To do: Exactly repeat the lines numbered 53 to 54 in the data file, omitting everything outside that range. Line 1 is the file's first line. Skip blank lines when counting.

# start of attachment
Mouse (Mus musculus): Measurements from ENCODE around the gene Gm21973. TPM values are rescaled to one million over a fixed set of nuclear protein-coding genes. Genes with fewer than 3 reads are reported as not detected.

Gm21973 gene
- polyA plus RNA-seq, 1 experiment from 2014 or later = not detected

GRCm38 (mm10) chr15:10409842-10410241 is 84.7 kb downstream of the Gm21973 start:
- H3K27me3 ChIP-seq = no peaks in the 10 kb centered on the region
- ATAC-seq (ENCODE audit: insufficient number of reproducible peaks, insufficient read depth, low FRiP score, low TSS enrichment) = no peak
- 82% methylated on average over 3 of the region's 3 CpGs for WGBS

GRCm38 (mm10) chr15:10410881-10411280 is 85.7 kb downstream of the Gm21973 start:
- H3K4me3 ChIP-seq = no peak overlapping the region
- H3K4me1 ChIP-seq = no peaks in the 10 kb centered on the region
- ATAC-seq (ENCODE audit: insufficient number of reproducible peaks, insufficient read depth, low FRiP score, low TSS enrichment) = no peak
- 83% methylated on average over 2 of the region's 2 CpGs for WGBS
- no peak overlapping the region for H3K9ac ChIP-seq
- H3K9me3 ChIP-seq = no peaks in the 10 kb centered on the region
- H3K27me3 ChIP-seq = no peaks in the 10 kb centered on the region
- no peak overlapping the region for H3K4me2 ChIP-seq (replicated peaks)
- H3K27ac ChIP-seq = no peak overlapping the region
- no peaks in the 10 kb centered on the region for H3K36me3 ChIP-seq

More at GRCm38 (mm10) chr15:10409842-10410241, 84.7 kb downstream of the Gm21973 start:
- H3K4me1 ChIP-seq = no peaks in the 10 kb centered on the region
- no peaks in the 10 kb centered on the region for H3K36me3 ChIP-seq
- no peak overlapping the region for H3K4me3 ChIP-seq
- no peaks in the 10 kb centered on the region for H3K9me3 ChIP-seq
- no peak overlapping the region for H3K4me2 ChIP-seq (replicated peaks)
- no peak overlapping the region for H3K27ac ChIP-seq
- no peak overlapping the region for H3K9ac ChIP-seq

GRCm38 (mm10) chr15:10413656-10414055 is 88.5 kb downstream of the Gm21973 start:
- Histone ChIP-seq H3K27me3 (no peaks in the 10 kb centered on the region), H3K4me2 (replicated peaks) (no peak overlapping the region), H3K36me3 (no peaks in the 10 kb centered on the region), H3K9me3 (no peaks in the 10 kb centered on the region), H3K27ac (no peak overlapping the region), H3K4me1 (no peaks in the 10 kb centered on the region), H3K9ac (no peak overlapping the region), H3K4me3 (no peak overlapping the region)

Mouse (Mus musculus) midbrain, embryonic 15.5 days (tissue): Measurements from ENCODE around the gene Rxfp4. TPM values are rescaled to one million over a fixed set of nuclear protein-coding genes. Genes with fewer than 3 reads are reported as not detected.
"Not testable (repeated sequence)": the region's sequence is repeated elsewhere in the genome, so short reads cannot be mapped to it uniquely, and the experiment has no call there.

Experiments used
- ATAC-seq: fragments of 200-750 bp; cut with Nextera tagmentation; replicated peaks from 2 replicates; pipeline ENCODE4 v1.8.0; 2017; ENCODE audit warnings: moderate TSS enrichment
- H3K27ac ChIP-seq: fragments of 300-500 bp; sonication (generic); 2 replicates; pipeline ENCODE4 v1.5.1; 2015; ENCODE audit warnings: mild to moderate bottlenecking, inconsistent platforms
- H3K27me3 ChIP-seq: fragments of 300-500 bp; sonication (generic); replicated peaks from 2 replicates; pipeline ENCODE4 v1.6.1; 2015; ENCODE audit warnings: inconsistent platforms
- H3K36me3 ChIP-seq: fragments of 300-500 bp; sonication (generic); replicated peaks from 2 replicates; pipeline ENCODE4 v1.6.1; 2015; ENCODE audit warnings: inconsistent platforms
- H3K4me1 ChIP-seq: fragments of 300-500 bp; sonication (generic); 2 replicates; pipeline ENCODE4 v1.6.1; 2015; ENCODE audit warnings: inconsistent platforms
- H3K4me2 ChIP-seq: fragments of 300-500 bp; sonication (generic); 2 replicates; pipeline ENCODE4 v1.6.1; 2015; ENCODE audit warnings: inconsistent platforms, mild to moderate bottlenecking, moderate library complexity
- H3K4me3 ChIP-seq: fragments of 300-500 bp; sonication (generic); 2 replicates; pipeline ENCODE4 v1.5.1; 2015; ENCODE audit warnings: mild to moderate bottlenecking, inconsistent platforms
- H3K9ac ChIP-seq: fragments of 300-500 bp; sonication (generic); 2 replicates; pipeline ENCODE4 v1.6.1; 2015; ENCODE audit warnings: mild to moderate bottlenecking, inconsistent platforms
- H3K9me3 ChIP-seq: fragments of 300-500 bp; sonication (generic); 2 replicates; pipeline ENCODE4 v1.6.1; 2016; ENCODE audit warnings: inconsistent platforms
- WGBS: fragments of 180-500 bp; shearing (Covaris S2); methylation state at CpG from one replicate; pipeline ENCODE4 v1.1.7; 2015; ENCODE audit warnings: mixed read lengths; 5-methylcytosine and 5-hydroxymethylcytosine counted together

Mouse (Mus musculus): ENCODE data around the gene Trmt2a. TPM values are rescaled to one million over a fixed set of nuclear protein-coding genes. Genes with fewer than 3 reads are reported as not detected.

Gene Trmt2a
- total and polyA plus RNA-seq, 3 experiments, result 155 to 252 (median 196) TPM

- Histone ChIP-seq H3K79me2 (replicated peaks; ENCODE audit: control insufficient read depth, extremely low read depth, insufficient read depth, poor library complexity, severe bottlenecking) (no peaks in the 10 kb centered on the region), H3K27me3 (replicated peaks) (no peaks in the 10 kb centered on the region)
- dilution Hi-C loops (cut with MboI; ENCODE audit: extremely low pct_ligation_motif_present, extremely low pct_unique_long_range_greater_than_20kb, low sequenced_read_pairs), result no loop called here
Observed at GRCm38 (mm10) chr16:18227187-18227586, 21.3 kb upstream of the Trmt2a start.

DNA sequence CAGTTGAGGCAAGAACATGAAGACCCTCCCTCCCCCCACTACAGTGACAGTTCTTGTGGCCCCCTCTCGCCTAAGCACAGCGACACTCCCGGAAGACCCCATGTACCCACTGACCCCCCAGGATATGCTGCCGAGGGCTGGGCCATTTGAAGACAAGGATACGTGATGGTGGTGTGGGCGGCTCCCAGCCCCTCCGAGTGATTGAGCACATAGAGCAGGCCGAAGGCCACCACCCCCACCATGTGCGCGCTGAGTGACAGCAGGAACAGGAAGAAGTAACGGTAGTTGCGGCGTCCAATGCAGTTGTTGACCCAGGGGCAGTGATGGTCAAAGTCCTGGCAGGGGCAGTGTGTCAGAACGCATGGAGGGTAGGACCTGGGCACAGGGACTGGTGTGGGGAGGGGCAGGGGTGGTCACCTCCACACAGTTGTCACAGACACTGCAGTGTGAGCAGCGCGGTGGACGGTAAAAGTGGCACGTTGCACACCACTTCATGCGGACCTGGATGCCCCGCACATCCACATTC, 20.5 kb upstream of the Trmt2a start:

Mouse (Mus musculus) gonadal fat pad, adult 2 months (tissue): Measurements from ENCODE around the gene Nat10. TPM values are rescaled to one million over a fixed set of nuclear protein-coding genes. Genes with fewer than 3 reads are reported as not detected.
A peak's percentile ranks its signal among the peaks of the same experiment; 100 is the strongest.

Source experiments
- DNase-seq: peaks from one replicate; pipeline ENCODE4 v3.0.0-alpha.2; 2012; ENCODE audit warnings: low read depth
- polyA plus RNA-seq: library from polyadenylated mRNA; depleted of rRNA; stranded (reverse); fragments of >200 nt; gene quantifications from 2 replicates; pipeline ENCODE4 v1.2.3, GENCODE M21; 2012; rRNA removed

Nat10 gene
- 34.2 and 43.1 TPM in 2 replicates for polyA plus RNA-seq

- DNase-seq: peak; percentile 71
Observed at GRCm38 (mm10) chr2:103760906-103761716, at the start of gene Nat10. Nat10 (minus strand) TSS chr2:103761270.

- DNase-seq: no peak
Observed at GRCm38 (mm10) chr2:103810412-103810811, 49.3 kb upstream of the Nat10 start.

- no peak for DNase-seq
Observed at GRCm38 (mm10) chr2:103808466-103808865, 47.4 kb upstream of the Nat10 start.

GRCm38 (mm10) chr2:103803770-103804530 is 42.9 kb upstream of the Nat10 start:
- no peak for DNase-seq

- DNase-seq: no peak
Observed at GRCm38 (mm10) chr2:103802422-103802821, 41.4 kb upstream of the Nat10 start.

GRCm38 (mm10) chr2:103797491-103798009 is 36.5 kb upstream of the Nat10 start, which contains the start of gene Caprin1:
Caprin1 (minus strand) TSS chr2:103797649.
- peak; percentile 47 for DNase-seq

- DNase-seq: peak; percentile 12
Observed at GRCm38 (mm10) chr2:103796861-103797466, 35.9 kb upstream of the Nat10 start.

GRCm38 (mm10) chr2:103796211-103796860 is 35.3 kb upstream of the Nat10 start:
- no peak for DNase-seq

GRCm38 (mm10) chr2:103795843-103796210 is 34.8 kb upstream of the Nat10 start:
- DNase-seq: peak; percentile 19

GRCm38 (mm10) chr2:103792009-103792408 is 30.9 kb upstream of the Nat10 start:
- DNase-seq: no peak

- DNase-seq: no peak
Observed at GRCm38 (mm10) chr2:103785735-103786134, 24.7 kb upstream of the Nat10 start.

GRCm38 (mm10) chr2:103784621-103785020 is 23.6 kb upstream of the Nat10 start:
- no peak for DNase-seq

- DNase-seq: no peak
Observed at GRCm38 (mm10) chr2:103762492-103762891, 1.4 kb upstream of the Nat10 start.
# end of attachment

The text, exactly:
- polyA plus RNA-seq: library from polyadenylated mRNA; depleted of rRNA; stranded (reverse); fragments of >200 nt; gene quantifications from 2 replicates; pipeline ENCODE4 v1.2.3, GENCODE M21; 2012; rRNA removed

Nat10 gene